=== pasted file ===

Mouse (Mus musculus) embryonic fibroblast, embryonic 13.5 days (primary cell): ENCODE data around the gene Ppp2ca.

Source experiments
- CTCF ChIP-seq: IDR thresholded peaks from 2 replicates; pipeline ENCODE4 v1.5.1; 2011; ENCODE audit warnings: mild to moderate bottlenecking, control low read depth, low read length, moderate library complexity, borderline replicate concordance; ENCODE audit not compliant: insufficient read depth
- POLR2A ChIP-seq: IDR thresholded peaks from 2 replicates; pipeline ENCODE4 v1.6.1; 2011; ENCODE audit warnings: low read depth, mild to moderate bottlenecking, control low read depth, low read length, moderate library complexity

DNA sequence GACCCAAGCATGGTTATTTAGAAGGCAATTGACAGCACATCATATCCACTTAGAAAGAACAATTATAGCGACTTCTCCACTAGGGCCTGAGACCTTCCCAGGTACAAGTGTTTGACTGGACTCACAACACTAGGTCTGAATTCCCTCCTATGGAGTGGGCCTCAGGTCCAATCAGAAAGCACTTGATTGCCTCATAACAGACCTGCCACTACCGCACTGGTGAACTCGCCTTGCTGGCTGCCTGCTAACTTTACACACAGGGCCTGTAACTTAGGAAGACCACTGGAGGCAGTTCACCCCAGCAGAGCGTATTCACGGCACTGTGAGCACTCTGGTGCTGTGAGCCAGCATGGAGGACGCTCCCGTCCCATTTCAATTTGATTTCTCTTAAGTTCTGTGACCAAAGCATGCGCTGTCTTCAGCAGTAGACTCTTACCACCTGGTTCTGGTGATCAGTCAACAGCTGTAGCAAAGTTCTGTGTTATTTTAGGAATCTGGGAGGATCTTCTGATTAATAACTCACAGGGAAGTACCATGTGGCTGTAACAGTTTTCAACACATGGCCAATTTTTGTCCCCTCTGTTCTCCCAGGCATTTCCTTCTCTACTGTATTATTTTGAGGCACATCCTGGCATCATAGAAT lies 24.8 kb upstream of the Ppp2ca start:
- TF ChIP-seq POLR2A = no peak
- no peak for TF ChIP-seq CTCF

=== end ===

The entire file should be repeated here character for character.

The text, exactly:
Mouse (Mus musculus) embryonic fibroblast, embryonic 13.5 days (primary cell): ENCODE data around the gene Ppp2ca.

Source experiments
- CTCF ChIP-seq: IDR thresholded peaks from 2 replicates; pipeline ENCODE4 v1.5.1; 2011; ENCODE audit warnings: mild to moderate bottlenecking, control low read depth, low read length, moderate library complexity, borderline replicate concordance; ENCODE audit not compliant: insufficient read depth
- POLR2A ChIP-seq: IDR thresholded peaks from 2 replicates; pipeline ENCODE4 v1.6.1; 2011; ENCODE audit warnings: low read depth, mild to moderate bottlenecking, control low read depth, low read length, moderate library complexity

DNA sequence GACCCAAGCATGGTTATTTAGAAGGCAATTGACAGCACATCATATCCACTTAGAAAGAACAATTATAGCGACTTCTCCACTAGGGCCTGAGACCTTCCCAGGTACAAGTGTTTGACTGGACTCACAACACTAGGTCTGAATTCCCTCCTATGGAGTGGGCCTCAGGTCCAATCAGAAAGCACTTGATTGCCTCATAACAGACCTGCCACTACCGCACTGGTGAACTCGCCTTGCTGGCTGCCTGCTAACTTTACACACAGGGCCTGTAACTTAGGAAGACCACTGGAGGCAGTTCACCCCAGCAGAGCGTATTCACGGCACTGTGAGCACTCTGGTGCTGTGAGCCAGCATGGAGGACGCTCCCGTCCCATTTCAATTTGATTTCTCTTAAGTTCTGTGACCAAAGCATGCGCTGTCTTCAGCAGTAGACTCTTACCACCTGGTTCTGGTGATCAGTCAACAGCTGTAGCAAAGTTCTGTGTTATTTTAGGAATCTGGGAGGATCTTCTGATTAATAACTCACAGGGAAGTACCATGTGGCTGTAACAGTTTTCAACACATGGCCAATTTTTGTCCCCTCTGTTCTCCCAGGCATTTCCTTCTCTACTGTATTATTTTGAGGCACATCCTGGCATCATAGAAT lies 24.8 kb upstream of the Ppp2ca start:
- TF ChIP-seq POLR2A = no peak
- no peak for TF ChIP-seq CTCF